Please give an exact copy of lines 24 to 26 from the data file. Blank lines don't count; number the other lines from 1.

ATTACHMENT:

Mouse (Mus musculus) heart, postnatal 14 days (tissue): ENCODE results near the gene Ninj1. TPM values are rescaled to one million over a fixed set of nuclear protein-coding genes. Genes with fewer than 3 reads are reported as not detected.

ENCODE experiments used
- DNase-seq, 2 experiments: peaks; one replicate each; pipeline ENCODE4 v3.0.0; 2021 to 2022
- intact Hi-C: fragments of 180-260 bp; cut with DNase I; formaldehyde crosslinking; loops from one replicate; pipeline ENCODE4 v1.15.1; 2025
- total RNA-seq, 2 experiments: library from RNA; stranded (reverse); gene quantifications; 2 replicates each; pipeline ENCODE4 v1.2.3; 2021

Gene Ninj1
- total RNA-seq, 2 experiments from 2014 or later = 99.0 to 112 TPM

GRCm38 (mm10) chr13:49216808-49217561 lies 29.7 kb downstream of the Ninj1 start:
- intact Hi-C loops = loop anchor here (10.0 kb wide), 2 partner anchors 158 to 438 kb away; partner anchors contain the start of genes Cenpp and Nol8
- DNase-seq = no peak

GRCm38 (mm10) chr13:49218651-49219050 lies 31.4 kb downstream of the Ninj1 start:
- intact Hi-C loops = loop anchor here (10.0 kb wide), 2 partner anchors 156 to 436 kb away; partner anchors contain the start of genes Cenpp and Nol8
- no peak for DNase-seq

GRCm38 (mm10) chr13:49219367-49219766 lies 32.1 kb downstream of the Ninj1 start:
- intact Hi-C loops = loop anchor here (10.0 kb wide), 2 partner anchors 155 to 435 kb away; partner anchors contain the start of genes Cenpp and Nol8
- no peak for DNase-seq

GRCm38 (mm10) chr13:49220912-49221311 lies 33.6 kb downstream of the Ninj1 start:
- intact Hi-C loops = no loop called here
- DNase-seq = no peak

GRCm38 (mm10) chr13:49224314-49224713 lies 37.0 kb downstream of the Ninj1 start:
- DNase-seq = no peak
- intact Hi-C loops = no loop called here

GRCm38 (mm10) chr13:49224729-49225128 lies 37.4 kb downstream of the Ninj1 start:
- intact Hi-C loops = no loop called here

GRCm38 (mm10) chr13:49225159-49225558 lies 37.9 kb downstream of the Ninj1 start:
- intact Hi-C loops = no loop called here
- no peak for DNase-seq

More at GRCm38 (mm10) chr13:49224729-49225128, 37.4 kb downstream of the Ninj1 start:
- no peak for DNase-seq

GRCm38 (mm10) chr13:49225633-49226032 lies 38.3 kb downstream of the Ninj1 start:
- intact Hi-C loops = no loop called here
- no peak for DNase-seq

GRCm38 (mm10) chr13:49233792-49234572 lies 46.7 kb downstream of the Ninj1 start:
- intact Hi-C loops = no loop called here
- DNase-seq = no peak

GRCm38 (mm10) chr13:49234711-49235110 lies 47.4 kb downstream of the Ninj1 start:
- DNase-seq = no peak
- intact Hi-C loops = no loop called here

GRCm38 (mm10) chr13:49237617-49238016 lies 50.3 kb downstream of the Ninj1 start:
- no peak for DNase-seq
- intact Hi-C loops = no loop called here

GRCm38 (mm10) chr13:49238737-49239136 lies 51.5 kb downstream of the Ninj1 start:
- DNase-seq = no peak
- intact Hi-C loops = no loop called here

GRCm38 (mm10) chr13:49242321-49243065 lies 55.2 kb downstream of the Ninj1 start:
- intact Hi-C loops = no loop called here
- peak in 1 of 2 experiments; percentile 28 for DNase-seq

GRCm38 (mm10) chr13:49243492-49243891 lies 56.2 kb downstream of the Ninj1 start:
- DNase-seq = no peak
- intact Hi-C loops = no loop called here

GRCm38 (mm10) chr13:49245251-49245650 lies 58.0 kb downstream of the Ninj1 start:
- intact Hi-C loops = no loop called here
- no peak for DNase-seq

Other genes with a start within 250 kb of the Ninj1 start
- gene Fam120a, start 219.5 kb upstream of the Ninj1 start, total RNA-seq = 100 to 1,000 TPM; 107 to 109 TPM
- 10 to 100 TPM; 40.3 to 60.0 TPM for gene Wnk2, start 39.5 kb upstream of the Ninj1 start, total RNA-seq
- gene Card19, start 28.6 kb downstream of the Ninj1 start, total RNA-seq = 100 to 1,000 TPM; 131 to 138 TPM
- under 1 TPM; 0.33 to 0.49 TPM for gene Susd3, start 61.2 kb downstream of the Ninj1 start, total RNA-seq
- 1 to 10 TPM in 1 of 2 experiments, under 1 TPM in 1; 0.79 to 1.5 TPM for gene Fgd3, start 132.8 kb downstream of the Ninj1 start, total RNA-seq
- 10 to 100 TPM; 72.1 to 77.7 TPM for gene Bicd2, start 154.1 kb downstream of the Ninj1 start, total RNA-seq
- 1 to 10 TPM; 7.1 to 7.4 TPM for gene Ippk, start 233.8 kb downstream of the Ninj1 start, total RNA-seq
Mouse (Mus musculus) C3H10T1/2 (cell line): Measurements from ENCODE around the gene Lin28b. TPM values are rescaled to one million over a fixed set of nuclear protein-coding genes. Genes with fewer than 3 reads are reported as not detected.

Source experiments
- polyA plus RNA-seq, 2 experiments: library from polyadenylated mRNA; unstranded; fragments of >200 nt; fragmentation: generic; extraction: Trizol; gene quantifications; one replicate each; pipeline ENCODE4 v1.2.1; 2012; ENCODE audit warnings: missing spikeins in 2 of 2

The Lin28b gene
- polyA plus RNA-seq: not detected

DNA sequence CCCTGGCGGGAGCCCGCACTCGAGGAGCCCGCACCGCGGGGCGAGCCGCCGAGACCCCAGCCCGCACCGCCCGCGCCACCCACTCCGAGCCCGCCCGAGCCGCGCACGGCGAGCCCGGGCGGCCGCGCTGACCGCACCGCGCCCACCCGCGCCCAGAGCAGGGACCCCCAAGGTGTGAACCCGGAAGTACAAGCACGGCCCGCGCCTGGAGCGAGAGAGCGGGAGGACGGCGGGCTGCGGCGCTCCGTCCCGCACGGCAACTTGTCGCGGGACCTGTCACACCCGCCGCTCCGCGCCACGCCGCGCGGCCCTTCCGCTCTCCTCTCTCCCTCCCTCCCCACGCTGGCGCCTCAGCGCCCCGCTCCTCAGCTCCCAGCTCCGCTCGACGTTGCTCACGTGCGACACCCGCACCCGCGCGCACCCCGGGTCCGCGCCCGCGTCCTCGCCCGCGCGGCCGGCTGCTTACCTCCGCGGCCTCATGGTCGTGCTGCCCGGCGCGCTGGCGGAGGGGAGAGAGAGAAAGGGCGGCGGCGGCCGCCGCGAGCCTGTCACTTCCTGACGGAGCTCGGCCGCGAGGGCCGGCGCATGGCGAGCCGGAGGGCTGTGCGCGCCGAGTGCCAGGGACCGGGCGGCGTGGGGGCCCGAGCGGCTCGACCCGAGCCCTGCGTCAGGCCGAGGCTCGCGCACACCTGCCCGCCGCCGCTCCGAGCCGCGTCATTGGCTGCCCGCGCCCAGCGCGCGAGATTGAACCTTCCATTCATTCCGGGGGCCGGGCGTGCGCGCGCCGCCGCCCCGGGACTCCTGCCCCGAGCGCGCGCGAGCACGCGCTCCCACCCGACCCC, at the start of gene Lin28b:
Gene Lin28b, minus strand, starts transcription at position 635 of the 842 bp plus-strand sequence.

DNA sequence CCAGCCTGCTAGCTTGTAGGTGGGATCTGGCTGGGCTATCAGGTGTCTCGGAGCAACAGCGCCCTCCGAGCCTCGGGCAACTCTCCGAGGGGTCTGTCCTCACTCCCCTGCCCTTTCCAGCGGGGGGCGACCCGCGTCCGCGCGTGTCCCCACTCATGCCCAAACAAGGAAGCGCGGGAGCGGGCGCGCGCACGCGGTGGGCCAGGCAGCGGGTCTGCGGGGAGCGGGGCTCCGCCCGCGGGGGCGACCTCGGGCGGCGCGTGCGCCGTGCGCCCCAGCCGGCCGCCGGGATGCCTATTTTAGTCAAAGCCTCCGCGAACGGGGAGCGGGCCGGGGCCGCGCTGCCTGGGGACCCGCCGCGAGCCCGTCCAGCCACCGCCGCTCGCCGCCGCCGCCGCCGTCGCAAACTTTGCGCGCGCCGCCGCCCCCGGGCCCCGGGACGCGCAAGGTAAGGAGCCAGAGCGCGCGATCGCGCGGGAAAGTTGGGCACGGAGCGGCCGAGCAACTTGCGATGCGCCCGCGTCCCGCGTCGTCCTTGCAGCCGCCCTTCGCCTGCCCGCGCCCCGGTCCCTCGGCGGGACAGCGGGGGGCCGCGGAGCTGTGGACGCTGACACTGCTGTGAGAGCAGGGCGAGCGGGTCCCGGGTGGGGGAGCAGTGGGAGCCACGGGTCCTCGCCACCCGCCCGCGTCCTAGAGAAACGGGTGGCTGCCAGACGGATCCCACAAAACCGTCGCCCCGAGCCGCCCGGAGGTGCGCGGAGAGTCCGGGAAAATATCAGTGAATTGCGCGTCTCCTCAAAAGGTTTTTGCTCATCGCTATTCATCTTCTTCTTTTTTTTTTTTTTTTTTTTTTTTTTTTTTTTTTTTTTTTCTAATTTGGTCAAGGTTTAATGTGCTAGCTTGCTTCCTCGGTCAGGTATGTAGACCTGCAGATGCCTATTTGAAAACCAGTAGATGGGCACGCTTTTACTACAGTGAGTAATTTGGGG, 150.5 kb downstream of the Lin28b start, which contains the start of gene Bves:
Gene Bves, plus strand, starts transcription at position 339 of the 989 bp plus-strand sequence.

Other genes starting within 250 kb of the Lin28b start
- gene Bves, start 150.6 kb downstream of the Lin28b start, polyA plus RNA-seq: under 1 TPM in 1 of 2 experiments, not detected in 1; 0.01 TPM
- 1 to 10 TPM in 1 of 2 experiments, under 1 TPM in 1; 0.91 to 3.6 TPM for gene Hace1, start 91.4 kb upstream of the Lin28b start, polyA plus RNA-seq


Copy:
- intact Hi-C loops = no loop called here

GRCm38 (mm10) chr13:49225159-49225558 lies 37.9 kb downstream of the Ninj1 start:
- intact Hi-C loops = no loop called here